Why We Should Wear Clothes Made in South Africa


Apart from the trendiness of buying local, there are so many reasons that we should look for clothes made in South Africa when out shopping. There’s sentiment and patriotism; there’s environmentalism; and there’s supporting the economy.

My family knows first-hand the impact the clothing sector can have. My grandmother worked in the textile industry for decades, supporting a family of eight children, and my father was able to afford university thanks to SACTWU’s bursaries. This is the story I remember when I buy South African-made products.

The Economic Rationale Behind Buying Local

As it’s become glaringly obvious that our country’s ills cannot be cured without economic empowerment, I’ve become increasingly interested in different economic policies that promote job creation which can in turn help to address social problems.

The economic concept of the factors of production and their remuneration is a helpful model to understand how our choices as consumers have broader impact. In short, there are four factors (or players in the economy) which produce goods or services for which they are paid. Land, natural resources, can be rented; labour, the work done by humans, can be hired; capital earns interest, and entrepreneurship can earn profit.


It’s fairly straightforward to check whether an item has been produced by local entrepreneurship and labour. Clearly, an item that has been produced by both local labour and entrepreneurship is more local than one produced by local labour but sold by an international brand or vice versa. It benefits the South African economy much more directly.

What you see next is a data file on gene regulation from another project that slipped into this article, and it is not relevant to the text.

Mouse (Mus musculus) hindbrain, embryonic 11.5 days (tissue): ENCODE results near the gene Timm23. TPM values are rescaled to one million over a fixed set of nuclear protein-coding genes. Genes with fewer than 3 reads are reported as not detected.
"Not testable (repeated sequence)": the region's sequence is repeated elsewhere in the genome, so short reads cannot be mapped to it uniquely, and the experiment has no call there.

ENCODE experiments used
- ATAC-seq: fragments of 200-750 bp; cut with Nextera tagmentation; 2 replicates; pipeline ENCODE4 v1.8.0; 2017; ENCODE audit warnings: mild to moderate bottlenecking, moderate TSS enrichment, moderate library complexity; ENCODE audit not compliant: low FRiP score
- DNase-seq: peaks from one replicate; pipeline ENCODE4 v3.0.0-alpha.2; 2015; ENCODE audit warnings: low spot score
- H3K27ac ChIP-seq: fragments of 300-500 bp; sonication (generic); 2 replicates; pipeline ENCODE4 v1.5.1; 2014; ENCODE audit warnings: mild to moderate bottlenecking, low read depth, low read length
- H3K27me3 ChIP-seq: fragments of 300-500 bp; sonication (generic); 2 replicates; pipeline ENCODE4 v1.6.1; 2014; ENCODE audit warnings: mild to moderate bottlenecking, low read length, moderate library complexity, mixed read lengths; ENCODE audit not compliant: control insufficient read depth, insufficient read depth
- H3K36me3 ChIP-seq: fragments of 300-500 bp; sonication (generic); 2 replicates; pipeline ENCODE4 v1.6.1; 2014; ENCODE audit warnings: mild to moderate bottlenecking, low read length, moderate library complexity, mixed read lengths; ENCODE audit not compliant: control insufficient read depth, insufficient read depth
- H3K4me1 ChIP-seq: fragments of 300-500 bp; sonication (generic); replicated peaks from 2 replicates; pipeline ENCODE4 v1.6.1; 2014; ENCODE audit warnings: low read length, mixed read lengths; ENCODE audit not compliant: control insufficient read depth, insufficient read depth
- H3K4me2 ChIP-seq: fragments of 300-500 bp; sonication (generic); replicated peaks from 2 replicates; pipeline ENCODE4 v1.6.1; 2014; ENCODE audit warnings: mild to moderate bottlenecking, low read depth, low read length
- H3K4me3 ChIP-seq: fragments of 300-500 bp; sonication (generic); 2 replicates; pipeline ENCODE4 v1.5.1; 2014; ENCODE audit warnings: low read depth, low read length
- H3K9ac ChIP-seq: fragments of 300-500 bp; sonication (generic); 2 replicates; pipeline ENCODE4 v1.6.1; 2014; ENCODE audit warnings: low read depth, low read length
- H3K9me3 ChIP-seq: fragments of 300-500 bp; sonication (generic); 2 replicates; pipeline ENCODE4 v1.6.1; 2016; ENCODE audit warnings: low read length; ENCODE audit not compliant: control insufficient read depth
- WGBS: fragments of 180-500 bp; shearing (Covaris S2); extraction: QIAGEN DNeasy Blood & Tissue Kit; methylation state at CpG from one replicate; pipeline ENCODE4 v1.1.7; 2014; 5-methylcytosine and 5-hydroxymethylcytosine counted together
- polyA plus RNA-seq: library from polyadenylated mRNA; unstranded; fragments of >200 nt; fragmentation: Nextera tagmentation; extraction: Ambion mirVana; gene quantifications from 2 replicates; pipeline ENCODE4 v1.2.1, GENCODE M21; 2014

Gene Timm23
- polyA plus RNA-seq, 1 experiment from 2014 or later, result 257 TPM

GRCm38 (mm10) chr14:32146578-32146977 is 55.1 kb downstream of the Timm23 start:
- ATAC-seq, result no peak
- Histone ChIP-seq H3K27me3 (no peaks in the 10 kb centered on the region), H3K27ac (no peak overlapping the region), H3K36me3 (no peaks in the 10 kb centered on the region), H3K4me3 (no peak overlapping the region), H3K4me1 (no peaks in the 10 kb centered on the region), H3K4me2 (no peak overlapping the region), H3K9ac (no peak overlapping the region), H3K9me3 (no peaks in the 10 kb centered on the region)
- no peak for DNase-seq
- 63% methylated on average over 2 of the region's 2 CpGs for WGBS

Another economic concept which is widely understood is the interaction between demand and supply. If demand for a product increases, so too will supply thereof, thereby increasing the labour force. In our capitalist economy, we cannot expect businesses to just churn out local goods if there is no demand for them. By shopping for South African products, we as consumers are demanding local goods and businesses will have little choice but to supply local goods.

This is the ethos behind buying local and #WearSA. Everyone in South Africa has at some point complained about homeless people or expressed frustration with the unemployment rate but it’s much more valuable to actually ask why there is so much unemployment and how we can change this. Many local industries have suffered due to cheap foreign imports or the inability to produce quality goods. Fortunately, over the last few years, retailers have further localised their supply chains.

Create a Capsule Wardrobe of Locally-Made Clothes

In the last few months, I’ve set myself the challenge of wearing at least one South African item every day. To do this, I realise you need to have different types of local clothing: shoes, tops, bags etc. Shoes and bags are the best shortcuts; classic styles work with everything. And although you’re not spending more of your own money, you are at least advertising South African brands: when people ask where you got that one item, you can proudly say it’s South African-made.

Jenna Solomon

Jenna is a journalism, African studies and social development graduate. She writes about active citizenship and lifestyle in South Africa.

You may also like...

Leave a Reply

Your email address will not be published. Required fields are marked *